Committed to the First Amendment
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Tug of war

The tension between reporters and the military will always be with us. It's unavoidable. Both are pursuing their important aims at cross-purposes. The military is concentrating on waging war. Secrecy and deception are often good: They can keep people from getting killed. The media, for its part, is trying to report the war. Secrecy and deception are often bad: They can keep people from being accountable for their actions. For instance, if there were reporters around to take note of Taliban prisoners' being transported in metal packing containers in high heat, the Afghanistan government might have been forced to punch a few more holes in the sides. If reporters were talking regularly to the soldiers in the trenches, maybe some tired grunt might suggest that his bosses block off escape routes rather than blow up mountains. War correspondent Joe Galloway says reporters are welcomed by combat soldiers as "a token that someone in the outside world cares about him and how he lives and does."

Though granting that the relationship between the war machine and the information machine is to some extent adversarial, we are concerned that this administration is taking advantage of the "war on terrorism" to engineer, as Lucy Dalglish, executive director of the Reporters Committee for Freedom of the Press, put it, "an unprecedented closure of information." Criticisms of the government's restrictions on coverage of battlefields, prisoners and information (see story, page 16) are often dismissed with the explanation that "this is a new kind of war." Well, yes and no. It is for us. For much of the world, it is the same kind of war they have been fighting for decades and reporters have been covering. The absence of a front, troop movements and an easily identifiable opposition force should not insulate our war from public view. That would of course be easier, logistically, for the military, but at a cost in basic freedoms that would hand at least a partial victory to the terrorists.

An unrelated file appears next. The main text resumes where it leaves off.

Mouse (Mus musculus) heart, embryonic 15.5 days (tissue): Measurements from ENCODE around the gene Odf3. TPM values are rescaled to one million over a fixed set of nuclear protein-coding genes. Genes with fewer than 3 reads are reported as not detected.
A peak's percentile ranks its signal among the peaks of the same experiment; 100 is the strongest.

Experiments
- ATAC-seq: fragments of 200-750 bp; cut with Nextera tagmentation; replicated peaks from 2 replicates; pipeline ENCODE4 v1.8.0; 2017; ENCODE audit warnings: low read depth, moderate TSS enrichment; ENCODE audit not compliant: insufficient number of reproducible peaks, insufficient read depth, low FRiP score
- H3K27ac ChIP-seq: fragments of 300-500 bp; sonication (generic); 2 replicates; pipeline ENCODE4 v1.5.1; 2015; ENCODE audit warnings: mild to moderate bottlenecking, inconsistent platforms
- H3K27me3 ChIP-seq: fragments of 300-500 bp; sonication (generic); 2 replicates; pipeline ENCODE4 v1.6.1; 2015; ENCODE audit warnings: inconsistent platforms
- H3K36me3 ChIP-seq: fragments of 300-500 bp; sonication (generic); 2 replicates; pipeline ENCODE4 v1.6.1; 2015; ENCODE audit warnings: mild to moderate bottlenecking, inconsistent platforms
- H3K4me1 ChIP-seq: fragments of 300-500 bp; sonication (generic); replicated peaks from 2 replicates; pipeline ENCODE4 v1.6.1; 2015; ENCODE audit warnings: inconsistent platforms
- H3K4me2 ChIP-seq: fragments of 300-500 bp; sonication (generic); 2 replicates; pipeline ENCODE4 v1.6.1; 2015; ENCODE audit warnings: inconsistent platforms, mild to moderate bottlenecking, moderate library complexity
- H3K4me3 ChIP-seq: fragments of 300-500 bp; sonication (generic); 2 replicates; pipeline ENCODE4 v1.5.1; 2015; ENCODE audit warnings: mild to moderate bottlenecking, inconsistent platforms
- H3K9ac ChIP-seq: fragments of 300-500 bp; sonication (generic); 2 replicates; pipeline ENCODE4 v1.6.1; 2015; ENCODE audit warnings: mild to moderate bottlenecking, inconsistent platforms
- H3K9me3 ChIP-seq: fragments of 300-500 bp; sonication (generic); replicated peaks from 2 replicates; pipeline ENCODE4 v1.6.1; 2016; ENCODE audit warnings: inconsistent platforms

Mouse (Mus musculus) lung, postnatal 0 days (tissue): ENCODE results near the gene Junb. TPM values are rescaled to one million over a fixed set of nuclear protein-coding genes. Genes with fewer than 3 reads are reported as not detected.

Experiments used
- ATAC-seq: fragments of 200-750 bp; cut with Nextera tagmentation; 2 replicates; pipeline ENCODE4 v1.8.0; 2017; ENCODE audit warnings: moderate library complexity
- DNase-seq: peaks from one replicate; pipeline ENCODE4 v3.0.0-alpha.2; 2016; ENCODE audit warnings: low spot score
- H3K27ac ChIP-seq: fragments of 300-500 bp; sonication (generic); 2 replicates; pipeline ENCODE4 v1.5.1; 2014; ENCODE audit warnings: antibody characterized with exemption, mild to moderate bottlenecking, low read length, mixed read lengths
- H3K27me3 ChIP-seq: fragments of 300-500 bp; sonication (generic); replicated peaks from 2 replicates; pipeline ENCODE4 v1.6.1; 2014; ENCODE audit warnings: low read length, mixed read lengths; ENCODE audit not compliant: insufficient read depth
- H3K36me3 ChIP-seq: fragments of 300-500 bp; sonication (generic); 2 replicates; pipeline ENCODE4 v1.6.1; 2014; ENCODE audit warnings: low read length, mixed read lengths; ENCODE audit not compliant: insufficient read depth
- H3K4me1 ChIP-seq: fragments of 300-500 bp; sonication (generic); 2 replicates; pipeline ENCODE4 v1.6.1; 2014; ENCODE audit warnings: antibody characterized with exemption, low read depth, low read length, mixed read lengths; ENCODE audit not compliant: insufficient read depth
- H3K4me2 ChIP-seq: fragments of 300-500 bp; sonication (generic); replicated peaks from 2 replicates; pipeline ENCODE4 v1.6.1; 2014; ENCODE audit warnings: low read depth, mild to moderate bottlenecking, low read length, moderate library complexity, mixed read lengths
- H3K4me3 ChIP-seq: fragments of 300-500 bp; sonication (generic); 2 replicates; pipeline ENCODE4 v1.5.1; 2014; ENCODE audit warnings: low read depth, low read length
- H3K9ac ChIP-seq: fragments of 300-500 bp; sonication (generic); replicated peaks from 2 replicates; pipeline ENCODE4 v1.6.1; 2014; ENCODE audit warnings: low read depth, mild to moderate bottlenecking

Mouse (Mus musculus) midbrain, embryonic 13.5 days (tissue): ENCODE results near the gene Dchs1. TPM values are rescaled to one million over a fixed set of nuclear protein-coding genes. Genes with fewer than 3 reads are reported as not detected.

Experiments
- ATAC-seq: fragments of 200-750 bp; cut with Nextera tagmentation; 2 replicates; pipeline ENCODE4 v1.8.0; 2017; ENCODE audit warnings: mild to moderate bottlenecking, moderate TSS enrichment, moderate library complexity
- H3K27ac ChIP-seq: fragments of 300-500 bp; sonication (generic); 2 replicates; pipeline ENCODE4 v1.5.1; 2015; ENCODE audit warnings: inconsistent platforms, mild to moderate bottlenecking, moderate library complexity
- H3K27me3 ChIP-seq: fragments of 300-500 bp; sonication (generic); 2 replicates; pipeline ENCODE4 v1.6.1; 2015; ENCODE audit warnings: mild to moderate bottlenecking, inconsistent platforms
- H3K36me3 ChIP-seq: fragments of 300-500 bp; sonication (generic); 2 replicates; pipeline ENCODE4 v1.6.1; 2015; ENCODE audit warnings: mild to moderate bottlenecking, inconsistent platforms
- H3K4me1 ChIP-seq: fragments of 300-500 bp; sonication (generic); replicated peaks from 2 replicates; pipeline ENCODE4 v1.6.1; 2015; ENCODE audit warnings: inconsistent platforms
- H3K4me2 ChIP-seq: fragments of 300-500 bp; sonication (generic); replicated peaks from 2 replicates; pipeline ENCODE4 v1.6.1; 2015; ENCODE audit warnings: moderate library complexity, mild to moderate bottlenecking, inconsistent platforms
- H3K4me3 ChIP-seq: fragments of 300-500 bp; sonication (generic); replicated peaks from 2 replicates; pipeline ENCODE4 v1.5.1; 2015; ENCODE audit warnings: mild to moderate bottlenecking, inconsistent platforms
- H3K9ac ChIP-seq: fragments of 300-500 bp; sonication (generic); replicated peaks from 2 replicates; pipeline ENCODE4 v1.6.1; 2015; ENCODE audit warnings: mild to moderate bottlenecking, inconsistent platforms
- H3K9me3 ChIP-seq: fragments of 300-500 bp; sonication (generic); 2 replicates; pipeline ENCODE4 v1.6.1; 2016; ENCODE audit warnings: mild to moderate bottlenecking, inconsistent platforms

We saw in the Nixon administration how the shibboleth of "national security" could be used to cloak a multitude of sins. We would hate to see "homeland security" or "war on terrorism" gain a similar stain.

Green light for AMBER

"My life would not be the same without the AMBER plan." That was the testimony of Sharon Timmons before Congress last week. Her daughter had been saved by an AMBER alert after she was abducted. There are at least 30 such stories of children rescued thanks to the partnership of law enforcement and the media. Last week, a bill was introduced to create a national AMBER Alert system, as well as to help fund local efforts. It is an important recognition of the effectiveness of the alert. Time is of the essence in kidnapping cases. The same holds true for passage of this bill. Let's see how fast the wheels can turn for a change.